« Last Edit: November 08, 2019, 09:03 PM by Michael Kellough »

Offline mrFinpgh

  • Posts: 329
Re: Greene and Greene style mirror
« Reply #2 on: November 09, 2019, 10:17 PM »
Beautiful wood and joinery!

I too think the ebony plugs are too thick. I’d pare them down with a chisel using a side to side shearing motion. I’m pretty sure authentic G&G plugs are very shallow pyramid shape.

This won’t help you but in G&G furniture the ebony bits are actually drawbore pins rather than caps so it’s end grain that is sheared into a pyramid and therefore at little risk of chipping under the chisel.

Good call w/ the chisel.   I tried it out last night and took a plug down to about 3/64" with the chisel.  I just need to put some tape around the plug and sand it until it looks right.  I probably have another hour and a half to bring them all down.

This afternoon, I did the plugs for the other mirror - because i had cut them out previously after rounding them with my initial attempt,  I softened the back of the plugs and used those instead.  Definite improvement using a much less significant arc.  I suspect it's still not necessarily 'period perfect' but to my eye it looks much nicer.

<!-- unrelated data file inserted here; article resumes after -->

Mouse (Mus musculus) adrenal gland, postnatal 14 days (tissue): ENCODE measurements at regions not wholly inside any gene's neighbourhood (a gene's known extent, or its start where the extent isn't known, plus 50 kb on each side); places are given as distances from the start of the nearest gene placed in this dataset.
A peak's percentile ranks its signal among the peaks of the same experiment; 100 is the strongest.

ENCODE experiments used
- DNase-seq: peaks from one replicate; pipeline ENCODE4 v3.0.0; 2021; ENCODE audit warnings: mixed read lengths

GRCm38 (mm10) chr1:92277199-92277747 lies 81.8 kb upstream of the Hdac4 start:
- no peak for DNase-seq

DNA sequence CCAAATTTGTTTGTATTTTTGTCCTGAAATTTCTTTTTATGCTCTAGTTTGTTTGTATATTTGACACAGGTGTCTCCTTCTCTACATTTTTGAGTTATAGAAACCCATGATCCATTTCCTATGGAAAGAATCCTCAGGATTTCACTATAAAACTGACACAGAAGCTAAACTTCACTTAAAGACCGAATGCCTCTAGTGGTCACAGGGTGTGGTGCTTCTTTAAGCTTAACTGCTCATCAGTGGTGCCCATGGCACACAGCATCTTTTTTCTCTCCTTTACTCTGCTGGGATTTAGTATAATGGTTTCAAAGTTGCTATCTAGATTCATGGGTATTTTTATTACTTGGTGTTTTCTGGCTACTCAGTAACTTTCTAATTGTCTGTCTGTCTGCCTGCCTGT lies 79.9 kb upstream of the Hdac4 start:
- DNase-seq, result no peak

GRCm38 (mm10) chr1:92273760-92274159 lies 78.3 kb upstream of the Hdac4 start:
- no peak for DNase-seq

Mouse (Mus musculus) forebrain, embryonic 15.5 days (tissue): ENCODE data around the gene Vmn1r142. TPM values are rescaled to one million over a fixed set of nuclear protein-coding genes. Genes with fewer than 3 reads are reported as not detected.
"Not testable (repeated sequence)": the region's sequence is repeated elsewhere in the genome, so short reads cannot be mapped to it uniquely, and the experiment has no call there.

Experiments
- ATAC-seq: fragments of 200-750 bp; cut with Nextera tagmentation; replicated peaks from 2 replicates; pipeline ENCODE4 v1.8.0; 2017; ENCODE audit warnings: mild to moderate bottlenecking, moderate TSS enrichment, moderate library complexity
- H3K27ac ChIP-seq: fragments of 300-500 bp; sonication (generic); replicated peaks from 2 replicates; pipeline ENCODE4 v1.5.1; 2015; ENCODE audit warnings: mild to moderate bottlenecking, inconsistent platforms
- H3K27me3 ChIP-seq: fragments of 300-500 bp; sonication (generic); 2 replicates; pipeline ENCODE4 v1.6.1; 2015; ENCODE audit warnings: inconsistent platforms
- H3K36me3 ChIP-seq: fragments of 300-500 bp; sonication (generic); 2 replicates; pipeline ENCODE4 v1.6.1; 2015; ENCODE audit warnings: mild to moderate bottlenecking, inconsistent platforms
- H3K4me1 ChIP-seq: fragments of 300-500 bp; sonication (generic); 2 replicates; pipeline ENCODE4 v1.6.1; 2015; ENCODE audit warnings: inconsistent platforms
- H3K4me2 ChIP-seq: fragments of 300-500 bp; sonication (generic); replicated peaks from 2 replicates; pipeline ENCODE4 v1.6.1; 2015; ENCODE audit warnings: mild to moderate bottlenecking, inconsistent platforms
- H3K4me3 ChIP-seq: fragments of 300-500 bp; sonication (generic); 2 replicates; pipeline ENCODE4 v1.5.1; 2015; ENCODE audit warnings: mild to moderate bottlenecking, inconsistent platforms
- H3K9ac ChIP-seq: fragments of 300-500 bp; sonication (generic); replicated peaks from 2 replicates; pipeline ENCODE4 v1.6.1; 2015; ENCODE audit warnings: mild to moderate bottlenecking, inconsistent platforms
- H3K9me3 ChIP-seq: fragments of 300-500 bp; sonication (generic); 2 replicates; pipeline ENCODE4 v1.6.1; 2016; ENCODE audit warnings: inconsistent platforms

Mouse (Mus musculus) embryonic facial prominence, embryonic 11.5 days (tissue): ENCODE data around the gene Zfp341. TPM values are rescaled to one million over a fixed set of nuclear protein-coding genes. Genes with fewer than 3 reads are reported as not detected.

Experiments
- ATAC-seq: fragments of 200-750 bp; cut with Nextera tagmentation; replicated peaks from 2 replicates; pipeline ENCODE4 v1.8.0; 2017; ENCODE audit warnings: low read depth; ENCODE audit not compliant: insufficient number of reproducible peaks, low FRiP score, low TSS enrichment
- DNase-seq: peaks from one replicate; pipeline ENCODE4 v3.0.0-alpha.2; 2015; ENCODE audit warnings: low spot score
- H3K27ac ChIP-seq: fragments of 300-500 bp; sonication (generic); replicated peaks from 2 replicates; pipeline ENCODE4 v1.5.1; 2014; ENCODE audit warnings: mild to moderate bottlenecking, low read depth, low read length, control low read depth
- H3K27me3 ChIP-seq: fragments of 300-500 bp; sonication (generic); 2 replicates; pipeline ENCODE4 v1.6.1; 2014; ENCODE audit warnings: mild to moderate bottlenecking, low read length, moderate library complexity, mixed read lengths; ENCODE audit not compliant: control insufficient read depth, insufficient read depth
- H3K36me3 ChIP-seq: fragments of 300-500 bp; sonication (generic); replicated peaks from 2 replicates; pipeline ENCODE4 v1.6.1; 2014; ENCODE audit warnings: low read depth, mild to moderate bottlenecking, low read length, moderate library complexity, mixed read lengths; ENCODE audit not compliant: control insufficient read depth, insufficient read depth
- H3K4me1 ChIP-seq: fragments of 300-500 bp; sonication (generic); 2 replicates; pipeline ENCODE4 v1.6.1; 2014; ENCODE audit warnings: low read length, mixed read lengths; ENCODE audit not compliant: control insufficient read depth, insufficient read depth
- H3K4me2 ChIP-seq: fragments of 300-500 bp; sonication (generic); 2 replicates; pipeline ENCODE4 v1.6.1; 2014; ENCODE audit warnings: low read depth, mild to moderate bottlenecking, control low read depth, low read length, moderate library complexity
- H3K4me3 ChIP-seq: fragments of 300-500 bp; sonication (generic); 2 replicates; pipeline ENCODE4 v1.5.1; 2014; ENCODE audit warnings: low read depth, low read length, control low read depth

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Hopefully tomorrow I can steam out a couple dents and begin finishing.  I have two different finishing schedules: one will be the more typical orange/brown dye and varnish combo, while the other will be shellac, gel stain glaze, and varnish.   



Offline mrFinpgh

  • Posts: 329
Re: Greene and Greene style mirror
« Reply #3 on: Yesterday at 09:44 PM »
Yesterday, I was able to finish chiseling the ebony plugs down to a much less pronounced height and began the finishing process.

This phase of a project is always both exciting (nearing the final stages) and anxiety inducing (still plenty of opportunity to make a mess of it).  I'm doing two frames with two different finishing schedules, which means twice the fun..  right?

The mirror for my mother is a little easier - seal the wood w/ Shellac (a few coats), scuff with 600, a coat of Antique Walnut gel stain (wiped on and then mostly removed), more shellac, and then Arm-R-Seal varnish.  The shellac/gel stain/shellac/varnish combo is one I've used a lot with my house and it tends to be fairly foolproof, as the color sits on top of the wood without covering the grain like it does if you use it on raw wood.